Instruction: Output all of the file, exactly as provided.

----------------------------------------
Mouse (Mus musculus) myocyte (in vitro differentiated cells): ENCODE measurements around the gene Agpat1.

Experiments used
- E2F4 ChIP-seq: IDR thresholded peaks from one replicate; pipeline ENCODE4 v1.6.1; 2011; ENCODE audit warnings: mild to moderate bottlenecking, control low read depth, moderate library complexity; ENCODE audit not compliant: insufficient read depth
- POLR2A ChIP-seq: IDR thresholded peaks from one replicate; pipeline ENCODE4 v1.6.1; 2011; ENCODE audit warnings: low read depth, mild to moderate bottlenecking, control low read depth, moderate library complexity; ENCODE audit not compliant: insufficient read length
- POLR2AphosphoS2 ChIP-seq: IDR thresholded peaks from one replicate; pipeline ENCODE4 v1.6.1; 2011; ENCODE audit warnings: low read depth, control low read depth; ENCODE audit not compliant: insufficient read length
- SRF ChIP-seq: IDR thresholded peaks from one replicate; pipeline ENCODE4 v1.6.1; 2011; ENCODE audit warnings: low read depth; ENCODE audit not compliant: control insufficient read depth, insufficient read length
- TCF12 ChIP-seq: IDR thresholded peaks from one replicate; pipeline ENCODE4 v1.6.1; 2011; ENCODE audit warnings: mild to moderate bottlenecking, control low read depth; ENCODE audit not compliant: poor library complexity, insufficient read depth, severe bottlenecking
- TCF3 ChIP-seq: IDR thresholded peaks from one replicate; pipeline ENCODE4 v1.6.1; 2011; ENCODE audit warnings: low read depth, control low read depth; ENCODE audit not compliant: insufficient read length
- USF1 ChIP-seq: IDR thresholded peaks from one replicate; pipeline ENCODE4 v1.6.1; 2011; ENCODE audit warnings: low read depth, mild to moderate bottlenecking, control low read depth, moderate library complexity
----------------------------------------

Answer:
Mouse (Mus musculus) myocyte (in vitro differentiated cells): ENCODE measurements around the gene Agpat1.

Experiments used
- E2F4 ChIP-seq: IDR thresholded peaks from one replicate; pipeline ENCODE4 v1.6.1; 2011; ENCODE audit warnings: mild to moderate bottlenecking, control low read depth, moderate library complexity; ENCODE audit not compliant: insufficient read depth
- POLR2A ChIP-seq: IDR thresholded peaks from one replicate; pipeline ENCODE4 v1.6.1; 2011; ENCODE audit warnings: low read depth, mild to moderate bottlenecking, control low read depth, moderate library complexity; ENCODE audit not compliant: insufficient read length
- POLR2AphosphoS2 ChIP-seq: IDR thresholded peaks from one replicate; pipeline ENCODE4 v1.6.1; 2011; ENCODE audit warnings: low read depth, control low read depth; ENCODE audit not compliant: insufficient read length
- SRF ChIP-seq: IDR thresholded peaks from one replicate; pipeline ENCODE4 v1.6.1; 2011; ENCODE audit warnings: low read depth; ENCODE audit not compliant: control insufficient read depth, insufficient read length
- TCF12 ChIP-seq: IDR thresholded peaks from one replicate; pipeline ENCODE4 v1.6.1; 2011; ENCODE audit warnings: mild to moderate bottlenecking, control low read depth; ENCODE audit not compliant: poor library complexity, insufficient read depth, severe bottlenecking
- TCF3 ChIP-seq: IDR thresholded peaks from one replicate; pipeline ENCODE4 v1.6.1; 2011; ENCODE audit warnings: low read depth, control low read depth; ENCODE audit not compliant: insufficient read length
- USF1 ChIP-seq: IDR thresholded peaks from one replicate; pipeline ENCODE4 v1.6.1; 2011; ENCODE audit warnings: low read depth, mild to moderate bottlenecking, control low read depth, moderate library complexity